The "Bulgarian rose oil" is an essential oil obtained by distillation of rose petals from Rosa Damascena. The specific distinctive qualities of the Bulgarian rose oil are its rich and lasting aroma, pale yellow-green colour, as well as a balanced composition of volatiles and hydrocarbons. Since October 2014, the protected geographical indication (PGI) acknowledges the fact that these characteristics are closely related to the geography of the area and differentiate it from rose oil produced in other parts of the world.

Furthermore, the quality of the Bulgarian rose oil is guaranteed by specific requirements for processing of the rose petals within 10-12 hours after being picked. In addition, the flower picking has to be done very early in the morning and only open buds shall be picked.

A man looks on Damask rose oil in a glass container in the vault of the...

A man looks on Damask rose oil in a glass container in the vault of the state laboratory “Bulgarian Rose” © AFP Photo / Dimitar Dilkoff

"We go out very early as the roses must be picked while there’s still dew on them. Then the yield is highest," says Totka Hristova, one of an army of workers on the foot of the Balkan Mountains in the damp cool of the early morning. "We only pick the fully open roses that are most oil-giving, the others we leave for tomorrow," she adds. About 3,500 kg of rose flowers are required to produce 1 kg of rose oil.

1,500 kilograms per year

Bulgaria and neighbouring Turkey are the world’s largest producers, before Iran, Morocco, India and China. The temperate climate and alluvial soils at the South of the Balkan mountain provide the ideal conditions for growing the best plant, the Damascus Rose, which is originally from Persia.

The delicate extraction process is almost unchanged since the days of the Ottoman empire in the 17th century. The petals are taken immediately to distilleries, where they are mixed with water and boiled in vast metal vats. The vapours are then condensed and redistilled to separate the oil. But the process requires vast volumes of petals.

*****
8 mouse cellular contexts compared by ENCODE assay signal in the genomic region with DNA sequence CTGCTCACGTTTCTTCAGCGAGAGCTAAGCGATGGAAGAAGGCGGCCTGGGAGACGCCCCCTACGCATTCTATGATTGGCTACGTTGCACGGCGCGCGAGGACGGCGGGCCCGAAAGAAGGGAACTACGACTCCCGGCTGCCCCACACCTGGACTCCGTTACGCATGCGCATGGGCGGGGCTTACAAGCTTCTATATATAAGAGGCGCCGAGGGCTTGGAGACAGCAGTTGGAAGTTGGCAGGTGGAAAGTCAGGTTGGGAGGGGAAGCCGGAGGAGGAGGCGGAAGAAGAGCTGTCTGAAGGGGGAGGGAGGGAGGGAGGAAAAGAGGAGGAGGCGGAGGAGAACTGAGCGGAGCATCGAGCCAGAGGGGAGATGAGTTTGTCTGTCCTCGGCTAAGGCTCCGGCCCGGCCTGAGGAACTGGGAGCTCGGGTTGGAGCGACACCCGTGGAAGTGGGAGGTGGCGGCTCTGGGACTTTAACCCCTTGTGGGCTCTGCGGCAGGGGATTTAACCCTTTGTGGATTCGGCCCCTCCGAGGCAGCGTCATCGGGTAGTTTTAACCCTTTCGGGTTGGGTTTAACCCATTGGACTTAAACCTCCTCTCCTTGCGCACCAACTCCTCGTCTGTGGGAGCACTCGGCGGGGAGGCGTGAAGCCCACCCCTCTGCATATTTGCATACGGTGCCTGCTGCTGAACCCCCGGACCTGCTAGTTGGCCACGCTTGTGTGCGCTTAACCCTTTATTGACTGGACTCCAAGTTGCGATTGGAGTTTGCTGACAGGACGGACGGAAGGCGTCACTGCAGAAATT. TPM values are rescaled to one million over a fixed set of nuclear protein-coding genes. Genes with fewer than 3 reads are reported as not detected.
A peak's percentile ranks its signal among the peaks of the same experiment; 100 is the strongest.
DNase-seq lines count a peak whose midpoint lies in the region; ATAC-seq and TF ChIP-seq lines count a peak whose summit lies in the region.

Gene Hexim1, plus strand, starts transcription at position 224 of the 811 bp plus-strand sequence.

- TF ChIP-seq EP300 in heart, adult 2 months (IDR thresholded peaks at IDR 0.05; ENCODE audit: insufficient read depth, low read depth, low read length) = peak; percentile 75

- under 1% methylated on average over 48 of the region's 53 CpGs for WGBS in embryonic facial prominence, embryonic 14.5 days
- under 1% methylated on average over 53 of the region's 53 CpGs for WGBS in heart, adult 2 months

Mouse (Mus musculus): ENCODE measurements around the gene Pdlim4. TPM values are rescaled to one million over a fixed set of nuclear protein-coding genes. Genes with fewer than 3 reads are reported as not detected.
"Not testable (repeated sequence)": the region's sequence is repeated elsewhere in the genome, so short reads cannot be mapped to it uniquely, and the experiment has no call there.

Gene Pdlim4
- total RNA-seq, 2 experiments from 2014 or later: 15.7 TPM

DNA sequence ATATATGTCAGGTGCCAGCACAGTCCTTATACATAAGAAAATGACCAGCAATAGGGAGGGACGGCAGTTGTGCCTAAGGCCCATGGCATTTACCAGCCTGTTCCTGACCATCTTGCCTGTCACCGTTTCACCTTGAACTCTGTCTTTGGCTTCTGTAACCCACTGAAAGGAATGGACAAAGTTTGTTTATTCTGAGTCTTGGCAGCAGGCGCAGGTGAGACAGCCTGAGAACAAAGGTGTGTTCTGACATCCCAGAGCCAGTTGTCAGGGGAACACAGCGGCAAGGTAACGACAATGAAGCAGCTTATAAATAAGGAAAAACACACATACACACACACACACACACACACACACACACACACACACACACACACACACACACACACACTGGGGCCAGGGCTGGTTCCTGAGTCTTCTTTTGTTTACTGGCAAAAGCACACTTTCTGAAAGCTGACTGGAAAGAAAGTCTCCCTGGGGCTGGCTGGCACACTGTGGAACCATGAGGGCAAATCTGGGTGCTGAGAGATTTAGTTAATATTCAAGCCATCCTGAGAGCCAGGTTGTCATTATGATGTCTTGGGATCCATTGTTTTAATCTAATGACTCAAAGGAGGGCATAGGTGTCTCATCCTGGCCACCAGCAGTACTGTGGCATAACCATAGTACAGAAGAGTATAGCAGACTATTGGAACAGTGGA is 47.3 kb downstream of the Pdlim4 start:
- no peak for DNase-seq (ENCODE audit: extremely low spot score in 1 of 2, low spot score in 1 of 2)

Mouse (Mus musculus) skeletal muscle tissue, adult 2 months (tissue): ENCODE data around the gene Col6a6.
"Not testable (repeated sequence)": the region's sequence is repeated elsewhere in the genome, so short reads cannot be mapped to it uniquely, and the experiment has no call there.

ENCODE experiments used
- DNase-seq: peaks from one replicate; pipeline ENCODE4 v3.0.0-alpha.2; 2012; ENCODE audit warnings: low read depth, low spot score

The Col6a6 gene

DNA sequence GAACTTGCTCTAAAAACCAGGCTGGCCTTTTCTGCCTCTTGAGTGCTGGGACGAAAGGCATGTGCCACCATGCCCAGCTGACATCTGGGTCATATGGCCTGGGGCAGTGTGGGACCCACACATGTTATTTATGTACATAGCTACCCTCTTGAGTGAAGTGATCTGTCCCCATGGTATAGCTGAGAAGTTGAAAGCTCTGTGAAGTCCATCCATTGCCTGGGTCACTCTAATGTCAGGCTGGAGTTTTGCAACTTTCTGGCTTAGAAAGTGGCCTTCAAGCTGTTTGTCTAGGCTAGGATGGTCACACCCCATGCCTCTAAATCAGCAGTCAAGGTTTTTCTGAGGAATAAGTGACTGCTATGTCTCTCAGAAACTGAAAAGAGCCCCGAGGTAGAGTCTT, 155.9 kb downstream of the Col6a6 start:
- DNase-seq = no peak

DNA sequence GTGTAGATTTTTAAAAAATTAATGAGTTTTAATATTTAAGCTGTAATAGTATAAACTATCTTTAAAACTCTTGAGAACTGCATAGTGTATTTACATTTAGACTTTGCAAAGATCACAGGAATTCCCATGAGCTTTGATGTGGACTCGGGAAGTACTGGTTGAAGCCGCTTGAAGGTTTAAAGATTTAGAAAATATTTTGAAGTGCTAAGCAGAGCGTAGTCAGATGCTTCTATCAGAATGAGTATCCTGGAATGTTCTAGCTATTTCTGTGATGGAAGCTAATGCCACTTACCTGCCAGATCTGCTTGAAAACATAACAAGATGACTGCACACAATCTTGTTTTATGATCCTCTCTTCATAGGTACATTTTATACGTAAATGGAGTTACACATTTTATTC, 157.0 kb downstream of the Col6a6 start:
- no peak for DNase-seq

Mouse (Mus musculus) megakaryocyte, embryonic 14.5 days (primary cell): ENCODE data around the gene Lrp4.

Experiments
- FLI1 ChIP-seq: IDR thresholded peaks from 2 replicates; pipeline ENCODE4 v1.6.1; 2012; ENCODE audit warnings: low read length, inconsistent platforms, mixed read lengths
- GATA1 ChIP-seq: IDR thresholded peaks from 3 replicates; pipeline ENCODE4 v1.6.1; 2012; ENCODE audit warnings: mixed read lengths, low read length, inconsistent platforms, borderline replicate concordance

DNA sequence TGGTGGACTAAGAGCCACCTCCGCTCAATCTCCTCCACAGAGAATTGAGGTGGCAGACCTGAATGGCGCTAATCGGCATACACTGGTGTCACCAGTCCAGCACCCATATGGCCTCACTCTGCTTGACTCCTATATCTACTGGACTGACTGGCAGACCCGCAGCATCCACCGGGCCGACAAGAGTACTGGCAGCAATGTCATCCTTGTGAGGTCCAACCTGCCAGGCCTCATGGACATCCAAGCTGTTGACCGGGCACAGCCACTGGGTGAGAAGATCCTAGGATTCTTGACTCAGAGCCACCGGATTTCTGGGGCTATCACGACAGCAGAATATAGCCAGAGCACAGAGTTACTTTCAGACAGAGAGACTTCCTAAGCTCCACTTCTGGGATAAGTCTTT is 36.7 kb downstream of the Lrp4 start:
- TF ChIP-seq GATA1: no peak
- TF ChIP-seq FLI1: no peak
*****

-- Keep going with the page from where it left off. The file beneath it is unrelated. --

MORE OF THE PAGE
Bulgaria’s annual production of about 1,500 kilograms of rose oil requires 5.25 tonnes of petals, grown on 3,800 hectares (9,390 acres) of plantations, mostly in the valley around the central Bulgaria town of Kazanlak.

Protected geographical indication

The buyers — from Europe, the United States and, increasingly, Asia — are generally firms that make intermediary fragrance products which they then sell to fragrance brands. Surprisingly, the oil — which contains over 370 components and has no synthetic alternative.

Because of its high price, rose oil has often been faked. But savvy Bulgarian producers have now found a way to guarantee its authenticity. Last October, after a nine-year application process, producers managed to get the name "Bulgarian Rose Oil" registered on the list of EU products of protected geographical indication and designation of origin.

To be granted the certification, producers must prove their flowers come from a traditional rose-growing region in Bulgaria, that they observe strictly the distillation process and that their product has the essential chemical and physical characteristics specific only to Bulgarian rose oil.

"This is a huge success for the whole sector," Bulgarian distillery owner and one of the people behind the registration, Filip Lissicharov, told AFP. "The quality of the rose petals is good and we expect that the quality of the rose oil this year will be equally high," Lissicharov said.

Distillers expect a good year even if not a repeat of the bumper harvest from last year, which was the best in the past 20 years.